Protect Your Kids With Nutrient Rich Meals Every Day

We all try our best to teach our kids important life lessons. We teach them how to behave, how to work with others—and how to eat. Our kids learn from the food that is on the dinner table to the snacks we eat in front of the TV what they should eat. If we teach our kids to eat a balanced nutrient-rich meal every day—even three times a day—we are giving them one of the most important gifts possible for their future!

We’ve heard that, “Breakfast is the most important meal of the day!” While sometimes it may be hard to judge “best,” most parents would agree that sending their kids off to school or summer camp—or to any daily activity for that matter—is best done with a solid, nutritious start . A nutrient-rich breakfast will give them the energy and stamina to get through the school day, to be able to focus and concentrate on their schoolwork, and/or to engage in all those fun after school activities and play dates!
 
By the way, have you ever stopped to think about the word “breakfast”? It quite literally means “breaking the fast.” It seems pretty reasonable that in breaking the fast, you should be concerned with a high-quality nutrient-rich meal!  The American Medical Association recently came out with their recommendations to fight childhood obesity—and one of these recommendations was for kids to eat breakfast daily.

But, it’s important to remember that kids are growing and need nutrient-rich meals and snacks throughout the day! They are generally more active than adults, and thus need to eat more often. The American Dietetic Association recommends that “Total caloric intake should be distributed throughout the day, with the consumption of four to five meals/snacks per day including breakfast. Consumption of greater energy intake during the day may be preferable to evening consumption.” In other words, they are saying that kids and adults should have regular meals along with snacks, daily.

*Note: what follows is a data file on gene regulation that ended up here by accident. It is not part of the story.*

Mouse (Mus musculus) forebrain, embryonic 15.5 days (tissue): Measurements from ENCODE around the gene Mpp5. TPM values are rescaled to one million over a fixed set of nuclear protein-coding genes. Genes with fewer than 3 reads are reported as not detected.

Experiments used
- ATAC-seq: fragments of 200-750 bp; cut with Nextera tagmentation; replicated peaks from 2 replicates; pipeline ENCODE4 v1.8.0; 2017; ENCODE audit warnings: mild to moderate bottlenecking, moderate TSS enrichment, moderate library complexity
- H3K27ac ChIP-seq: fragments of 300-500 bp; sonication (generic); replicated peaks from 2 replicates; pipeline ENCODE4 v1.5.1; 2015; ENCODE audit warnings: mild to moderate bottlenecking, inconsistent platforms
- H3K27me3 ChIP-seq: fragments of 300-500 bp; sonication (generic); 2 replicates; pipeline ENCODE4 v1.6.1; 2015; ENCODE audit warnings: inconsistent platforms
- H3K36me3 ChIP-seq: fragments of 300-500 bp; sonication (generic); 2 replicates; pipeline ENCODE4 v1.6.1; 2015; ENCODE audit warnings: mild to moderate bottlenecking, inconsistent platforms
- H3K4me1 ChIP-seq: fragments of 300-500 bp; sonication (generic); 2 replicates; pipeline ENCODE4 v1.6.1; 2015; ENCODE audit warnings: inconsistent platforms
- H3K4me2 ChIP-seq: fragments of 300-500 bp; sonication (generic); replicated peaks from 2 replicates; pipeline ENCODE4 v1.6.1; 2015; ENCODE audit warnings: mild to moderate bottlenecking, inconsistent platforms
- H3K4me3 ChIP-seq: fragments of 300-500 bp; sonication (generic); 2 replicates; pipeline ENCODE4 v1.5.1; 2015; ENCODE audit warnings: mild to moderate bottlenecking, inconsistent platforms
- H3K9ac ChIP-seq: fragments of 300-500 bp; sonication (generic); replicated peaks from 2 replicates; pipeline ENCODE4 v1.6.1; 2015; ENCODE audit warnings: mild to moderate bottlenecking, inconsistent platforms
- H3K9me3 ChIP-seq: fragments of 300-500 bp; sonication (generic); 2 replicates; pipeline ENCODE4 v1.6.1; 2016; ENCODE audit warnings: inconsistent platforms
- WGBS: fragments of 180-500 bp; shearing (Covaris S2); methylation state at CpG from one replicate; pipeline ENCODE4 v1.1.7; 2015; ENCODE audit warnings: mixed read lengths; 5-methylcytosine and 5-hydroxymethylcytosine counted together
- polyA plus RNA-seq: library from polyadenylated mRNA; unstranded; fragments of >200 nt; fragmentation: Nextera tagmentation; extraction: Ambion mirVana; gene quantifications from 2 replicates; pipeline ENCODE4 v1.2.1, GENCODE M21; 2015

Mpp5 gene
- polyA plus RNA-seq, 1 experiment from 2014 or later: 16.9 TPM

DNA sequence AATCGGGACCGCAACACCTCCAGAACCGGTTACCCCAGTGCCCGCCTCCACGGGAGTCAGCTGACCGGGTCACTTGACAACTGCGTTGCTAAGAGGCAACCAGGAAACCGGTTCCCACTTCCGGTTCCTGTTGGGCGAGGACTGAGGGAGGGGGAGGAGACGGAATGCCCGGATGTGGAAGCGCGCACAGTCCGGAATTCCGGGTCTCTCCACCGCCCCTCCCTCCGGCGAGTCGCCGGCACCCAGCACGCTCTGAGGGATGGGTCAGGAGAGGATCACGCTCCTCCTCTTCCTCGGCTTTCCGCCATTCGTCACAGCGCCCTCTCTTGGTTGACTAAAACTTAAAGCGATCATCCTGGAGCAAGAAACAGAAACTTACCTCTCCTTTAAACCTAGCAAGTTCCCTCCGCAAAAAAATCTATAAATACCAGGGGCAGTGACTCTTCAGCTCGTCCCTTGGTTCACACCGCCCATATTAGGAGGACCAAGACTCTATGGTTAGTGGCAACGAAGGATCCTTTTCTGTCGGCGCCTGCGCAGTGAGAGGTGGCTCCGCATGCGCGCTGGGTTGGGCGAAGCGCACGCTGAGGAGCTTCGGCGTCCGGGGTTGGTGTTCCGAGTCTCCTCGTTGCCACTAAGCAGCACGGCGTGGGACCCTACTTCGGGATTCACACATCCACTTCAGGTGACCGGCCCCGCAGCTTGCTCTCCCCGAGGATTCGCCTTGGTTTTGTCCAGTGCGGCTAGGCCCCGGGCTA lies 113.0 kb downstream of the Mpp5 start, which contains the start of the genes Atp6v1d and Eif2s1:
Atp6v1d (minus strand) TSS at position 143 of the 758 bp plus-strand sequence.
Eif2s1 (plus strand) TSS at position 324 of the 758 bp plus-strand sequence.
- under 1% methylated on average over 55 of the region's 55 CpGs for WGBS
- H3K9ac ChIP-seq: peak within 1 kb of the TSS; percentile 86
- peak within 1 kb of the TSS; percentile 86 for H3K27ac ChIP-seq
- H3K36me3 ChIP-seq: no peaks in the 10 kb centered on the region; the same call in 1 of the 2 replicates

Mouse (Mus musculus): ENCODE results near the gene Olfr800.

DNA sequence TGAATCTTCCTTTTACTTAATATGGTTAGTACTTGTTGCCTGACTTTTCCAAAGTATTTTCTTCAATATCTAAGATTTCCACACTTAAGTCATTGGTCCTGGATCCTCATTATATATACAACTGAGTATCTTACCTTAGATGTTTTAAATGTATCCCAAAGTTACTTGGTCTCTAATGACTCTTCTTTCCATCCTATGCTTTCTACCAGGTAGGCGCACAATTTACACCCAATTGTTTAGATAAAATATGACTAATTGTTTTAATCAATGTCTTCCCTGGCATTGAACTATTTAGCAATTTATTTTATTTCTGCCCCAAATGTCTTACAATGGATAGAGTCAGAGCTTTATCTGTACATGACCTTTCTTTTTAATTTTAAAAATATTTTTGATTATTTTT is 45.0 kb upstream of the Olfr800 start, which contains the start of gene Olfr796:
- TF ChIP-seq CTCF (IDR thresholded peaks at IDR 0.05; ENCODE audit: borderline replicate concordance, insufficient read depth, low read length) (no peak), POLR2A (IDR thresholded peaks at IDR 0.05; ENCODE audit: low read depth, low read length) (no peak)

Having nutrient-rich meals is a great way to accomplish that goal! Making the meals and snacks fun for kids is a fantastic way to get them to eat and enjoy nutrient-rich food.
 
However, when eating nutrient-rich foods, as an adult, you should only eat when you are hungry. If you eat enough leafy greens, bulky fruits and vegetables, legumes, beans, seeds, and nuts at each meal, you will be satiated and will not feel the need to graze and eat snacks all day long. If weight loss is a goal, then it is very important not to eat between meals so that you give your body time to burn off what you ate, and to begin burning your stored calories and fat deposits. If you keep eating small meals all day long, you will only burn what you recently ate and will never start losing the weight that you have stored.

The next time you sit down for breakfast, make sure it includes nutrient-rich foods. In the beginning, make sure the meals are simple, quick and easy. You can ease into transitioning to a full nutrient-rich diet. Unless you really like to cook and have time to do so, start simple.

Feed your family members bowls of seven whole grain Kashi puffs, or the lightly sweetened with honey version (which is not 100% nutrient-rich, but is a great way to start) and load it up with delicious blueberries, strawberries, peaches and/or bananas, a few chopped walnuts, and a sprinkling of flax seed. Pour on some almond milk, rice milk, soy milk, or mild hemp milk (which is tastiest and you don’t have to smoke it!) Your family will love it and you will feel great feeding them a nutrient-rich healthy meal. In addition, you are giving your children a nutritious source of fuel and energy to start their day right at school.
 
Our children are our future, our legacy, and our most treasured creations. Feed them nutrient-rich healthy foods, make food and meal times fun for them, and provide them with a strong foundation and the best chance possible for a happy and healthy long life!

[1] http://www.myetymology.com/english/breakfast.html
[2] Rao G., Childhood obesity: highlights of AMA Expert Committee recommendations. Rao G – Am Fam Physician – 1-JUL-2008; 78(1): 56-63.
[3] Adult weight management evidence-based nutrition practice guideline. American Dietetic Association Evidence Analysis Library Websites http://www.adaevidencelibrary.com/topic.cfm?cat=2798 (Accessed 7/11)

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